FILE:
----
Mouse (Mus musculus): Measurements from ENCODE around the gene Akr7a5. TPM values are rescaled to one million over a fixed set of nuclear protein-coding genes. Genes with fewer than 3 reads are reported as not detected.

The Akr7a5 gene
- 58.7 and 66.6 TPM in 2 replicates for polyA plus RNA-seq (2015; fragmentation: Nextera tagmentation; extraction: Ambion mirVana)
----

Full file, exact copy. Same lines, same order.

Mouse (Mus musculus): Measurements from ENCODE around the gene Akr7a5. TPM values are rescaled to one million over a fixed set of nuclear protein-coding genes. Genes with fewer than 3 reads are reported as not detected.

The Akr7a5 gene
- 58.7 and 66.6 TPM in 2 replicates for polyA plus RNA-seq (2015; fragmentation: Nextera tagmentation; extraction: Ambion mirVana)